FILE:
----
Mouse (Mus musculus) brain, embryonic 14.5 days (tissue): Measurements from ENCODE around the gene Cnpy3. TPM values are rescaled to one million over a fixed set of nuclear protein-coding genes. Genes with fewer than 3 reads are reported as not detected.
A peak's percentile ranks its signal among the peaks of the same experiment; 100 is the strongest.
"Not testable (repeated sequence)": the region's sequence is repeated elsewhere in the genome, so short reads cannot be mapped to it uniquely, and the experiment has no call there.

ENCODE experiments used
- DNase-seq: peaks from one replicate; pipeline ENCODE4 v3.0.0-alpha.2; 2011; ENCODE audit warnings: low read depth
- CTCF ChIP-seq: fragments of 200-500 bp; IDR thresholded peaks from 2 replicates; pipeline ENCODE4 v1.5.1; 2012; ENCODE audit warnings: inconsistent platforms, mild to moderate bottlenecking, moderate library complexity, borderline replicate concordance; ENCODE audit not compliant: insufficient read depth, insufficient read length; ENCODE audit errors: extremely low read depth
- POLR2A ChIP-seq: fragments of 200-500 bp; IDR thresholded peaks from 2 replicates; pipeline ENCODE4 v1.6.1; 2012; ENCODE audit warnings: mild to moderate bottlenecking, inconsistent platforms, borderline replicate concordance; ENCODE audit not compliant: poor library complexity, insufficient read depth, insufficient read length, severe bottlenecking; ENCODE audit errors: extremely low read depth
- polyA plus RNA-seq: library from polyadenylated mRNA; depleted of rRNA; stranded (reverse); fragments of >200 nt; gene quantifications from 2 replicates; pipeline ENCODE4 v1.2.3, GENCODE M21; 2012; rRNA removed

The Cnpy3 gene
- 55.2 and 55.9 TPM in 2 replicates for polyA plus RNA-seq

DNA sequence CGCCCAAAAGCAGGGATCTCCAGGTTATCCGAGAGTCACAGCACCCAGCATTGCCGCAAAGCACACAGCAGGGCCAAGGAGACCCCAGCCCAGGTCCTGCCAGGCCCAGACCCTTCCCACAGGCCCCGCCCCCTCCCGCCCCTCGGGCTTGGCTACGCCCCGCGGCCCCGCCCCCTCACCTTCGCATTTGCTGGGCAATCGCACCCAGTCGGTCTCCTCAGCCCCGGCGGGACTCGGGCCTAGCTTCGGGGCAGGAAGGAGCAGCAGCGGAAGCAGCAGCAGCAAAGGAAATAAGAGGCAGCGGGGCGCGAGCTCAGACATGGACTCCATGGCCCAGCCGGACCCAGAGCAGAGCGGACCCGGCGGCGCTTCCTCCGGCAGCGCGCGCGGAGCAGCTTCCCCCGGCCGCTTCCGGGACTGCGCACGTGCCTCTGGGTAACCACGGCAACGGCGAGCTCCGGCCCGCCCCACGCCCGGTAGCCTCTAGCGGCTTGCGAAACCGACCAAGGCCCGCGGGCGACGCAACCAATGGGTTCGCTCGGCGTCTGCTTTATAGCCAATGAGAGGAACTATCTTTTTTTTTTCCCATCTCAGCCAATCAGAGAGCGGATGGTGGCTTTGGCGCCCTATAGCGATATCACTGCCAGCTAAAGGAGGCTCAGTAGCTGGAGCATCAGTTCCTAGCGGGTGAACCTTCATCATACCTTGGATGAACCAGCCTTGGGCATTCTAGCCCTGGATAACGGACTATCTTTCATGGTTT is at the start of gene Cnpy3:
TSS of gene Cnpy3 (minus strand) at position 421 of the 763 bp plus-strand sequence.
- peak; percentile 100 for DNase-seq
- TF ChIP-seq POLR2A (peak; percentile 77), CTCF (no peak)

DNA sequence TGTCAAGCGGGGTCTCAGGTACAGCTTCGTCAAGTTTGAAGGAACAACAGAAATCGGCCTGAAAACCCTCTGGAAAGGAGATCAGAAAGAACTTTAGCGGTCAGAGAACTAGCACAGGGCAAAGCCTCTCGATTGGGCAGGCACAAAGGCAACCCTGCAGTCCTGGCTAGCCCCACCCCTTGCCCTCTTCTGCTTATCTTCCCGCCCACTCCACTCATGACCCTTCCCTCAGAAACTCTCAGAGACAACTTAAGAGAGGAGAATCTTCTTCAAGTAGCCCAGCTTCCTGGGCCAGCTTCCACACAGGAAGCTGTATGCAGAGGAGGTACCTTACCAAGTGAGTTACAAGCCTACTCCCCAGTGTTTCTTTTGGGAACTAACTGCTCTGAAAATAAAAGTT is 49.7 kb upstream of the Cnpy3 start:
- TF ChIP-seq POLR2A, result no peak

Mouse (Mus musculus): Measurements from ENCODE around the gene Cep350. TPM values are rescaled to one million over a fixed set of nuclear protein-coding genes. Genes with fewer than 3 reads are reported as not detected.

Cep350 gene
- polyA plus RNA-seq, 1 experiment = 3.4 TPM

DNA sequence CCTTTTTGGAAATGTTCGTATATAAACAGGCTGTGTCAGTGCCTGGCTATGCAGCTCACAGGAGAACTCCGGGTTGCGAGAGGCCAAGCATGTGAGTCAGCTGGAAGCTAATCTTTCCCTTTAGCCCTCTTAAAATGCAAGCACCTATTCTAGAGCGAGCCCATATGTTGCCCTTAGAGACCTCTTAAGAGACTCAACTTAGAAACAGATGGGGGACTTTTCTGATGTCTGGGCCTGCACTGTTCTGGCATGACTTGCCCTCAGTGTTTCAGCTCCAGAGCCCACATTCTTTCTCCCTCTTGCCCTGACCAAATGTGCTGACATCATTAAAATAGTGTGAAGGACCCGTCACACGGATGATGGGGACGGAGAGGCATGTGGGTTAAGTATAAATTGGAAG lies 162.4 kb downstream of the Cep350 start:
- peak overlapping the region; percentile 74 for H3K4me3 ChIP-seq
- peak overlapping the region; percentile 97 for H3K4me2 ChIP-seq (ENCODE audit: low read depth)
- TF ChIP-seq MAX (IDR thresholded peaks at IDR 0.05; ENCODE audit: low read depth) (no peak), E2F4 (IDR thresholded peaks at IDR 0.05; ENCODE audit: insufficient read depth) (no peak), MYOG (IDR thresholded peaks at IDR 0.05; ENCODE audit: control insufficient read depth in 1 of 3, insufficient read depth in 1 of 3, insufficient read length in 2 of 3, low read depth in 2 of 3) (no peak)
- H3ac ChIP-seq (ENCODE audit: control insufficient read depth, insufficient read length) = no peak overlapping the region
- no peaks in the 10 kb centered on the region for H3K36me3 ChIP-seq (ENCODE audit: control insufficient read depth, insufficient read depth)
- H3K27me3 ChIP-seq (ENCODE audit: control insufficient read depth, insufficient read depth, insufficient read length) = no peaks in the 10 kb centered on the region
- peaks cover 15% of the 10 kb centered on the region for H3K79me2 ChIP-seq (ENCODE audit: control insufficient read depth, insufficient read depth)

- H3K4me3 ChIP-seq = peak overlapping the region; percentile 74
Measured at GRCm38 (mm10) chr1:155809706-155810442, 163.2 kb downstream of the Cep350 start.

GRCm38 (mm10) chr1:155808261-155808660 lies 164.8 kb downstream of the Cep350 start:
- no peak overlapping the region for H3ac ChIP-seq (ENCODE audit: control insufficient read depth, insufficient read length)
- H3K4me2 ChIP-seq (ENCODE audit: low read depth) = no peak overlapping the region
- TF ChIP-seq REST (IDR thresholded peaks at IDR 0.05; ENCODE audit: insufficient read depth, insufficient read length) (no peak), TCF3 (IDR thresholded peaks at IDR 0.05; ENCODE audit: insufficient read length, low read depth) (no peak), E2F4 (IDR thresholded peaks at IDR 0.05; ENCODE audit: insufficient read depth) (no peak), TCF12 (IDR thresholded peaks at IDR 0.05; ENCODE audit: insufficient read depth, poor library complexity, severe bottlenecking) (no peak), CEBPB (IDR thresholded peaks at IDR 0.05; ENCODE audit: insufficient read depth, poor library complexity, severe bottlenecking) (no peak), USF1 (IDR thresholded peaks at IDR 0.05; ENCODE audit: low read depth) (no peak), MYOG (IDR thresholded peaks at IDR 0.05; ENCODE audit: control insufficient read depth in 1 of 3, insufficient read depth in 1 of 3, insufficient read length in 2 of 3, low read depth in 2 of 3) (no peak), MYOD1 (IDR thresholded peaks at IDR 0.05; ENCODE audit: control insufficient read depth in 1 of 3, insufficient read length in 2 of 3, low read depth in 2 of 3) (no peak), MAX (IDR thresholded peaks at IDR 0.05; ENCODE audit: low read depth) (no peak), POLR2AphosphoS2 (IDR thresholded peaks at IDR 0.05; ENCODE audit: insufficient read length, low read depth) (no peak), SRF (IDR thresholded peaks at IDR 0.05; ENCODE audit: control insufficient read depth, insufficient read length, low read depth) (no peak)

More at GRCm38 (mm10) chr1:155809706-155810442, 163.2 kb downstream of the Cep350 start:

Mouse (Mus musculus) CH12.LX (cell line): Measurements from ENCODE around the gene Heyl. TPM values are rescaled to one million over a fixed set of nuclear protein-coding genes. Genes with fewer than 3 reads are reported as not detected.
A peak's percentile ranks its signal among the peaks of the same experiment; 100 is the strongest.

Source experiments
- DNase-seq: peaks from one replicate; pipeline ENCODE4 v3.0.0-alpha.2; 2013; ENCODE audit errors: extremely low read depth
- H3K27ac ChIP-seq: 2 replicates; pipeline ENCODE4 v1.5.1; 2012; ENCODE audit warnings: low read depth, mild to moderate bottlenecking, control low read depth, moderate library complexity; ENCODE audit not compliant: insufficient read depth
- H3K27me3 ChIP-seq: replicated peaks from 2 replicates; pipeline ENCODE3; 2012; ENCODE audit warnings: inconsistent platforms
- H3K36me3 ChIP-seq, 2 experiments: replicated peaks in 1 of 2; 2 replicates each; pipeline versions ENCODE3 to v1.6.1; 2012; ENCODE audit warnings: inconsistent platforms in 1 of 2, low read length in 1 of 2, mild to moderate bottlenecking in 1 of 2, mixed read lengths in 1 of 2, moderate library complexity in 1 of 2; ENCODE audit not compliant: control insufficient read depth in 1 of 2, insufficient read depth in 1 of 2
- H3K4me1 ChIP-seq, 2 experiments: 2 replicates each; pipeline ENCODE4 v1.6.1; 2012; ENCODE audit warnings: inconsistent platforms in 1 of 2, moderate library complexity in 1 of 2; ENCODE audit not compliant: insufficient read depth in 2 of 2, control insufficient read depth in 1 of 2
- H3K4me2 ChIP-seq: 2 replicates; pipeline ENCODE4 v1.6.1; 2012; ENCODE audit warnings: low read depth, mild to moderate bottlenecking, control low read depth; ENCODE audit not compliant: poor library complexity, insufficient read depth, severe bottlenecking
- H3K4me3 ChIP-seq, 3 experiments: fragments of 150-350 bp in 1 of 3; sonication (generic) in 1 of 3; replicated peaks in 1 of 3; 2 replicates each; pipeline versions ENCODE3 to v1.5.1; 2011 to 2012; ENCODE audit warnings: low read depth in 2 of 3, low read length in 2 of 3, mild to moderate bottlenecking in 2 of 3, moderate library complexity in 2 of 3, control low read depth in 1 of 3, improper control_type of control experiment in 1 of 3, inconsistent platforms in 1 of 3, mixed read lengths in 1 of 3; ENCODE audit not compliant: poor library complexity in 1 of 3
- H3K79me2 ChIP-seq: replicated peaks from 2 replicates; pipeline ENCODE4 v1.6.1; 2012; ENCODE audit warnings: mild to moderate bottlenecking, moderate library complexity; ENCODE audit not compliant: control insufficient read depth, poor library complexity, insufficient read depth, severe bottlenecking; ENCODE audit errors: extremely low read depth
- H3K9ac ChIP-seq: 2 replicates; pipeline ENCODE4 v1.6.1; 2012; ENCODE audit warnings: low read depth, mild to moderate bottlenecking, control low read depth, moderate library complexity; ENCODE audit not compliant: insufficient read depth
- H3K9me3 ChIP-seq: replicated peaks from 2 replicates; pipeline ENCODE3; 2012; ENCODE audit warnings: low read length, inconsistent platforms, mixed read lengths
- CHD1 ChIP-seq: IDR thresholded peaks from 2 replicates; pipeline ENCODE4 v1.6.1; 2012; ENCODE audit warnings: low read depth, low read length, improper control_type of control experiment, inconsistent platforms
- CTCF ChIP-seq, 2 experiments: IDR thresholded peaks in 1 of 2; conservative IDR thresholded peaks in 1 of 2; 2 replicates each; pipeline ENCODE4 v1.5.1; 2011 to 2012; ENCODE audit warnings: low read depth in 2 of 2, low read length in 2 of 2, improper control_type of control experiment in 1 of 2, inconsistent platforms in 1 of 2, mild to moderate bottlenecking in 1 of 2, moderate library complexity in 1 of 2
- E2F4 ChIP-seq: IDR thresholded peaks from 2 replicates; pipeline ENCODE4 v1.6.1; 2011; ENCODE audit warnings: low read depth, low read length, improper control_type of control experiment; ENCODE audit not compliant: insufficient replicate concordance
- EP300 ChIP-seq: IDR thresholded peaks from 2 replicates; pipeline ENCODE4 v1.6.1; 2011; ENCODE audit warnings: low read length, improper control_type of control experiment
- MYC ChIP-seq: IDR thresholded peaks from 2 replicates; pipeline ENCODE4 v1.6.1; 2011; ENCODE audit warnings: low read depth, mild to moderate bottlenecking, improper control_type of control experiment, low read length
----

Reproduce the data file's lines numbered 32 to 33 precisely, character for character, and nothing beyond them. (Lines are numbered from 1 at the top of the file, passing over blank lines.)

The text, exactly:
- H3K4me2 ChIP-seq (ENCODE audit: low read depth) = no peak overlapping the region
- TF ChIP-seq REST (IDR thresholded peaks at IDR 0.05; ENCODE audit: insufficient read depth, insufficient read length) (no peak), TCF3 (IDR thresholded peaks at IDR 0.05; ENCODE audit: insufficient read length, low read depth) (no peak), E2F4 (IDR thresholded peaks at IDR 0.05; ENCODE audit: insufficient read depth) (no peak), TCF12 (IDR thresholded peaks at IDR 0.05; ENCODE audit: insufficient read depth, poor library complexity, severe bottlenecking) (no peak), CEBPB (IDR thresholded peaks at IDR 0.05; ENCODE audit: insufficient read depth, poor library complexity, severe bottlenecking) (no peak), USF1 (IDR thresholded peaks at IDR 0.05; ENCODE audit: low read depth) (no peak), MYOG (IDR thresholded peaks at IDR 0.05; ENCODE audit: control insufficient read depth in 1 of 3, insufficient read depth in 1 of 3, insufficient read length in 2 of 3, low read depth in 2 of 3) (no peak), MYOD1 (IDR thresholded peaks at IDR 0.05; ENCODE audit: control insufficient read depth in 1 of 3, insufficient read length in 2 of 3, low read depth in 2 of 3) (no peak), MAX (IDR thresholded peaks at IDR 0.05; ENCODE audit: low read depth) (no peak), POLR2AphosphoS2 (IDR thresholded peaks at IDR 0.05; ENCODE audit: insufficient read length, low read depth) (no peak), SRF (IDR thresholded peaks at IDR 0.05; ENCODE audit: control insufficient read depth, insufficient read length, low read depth) (no peak)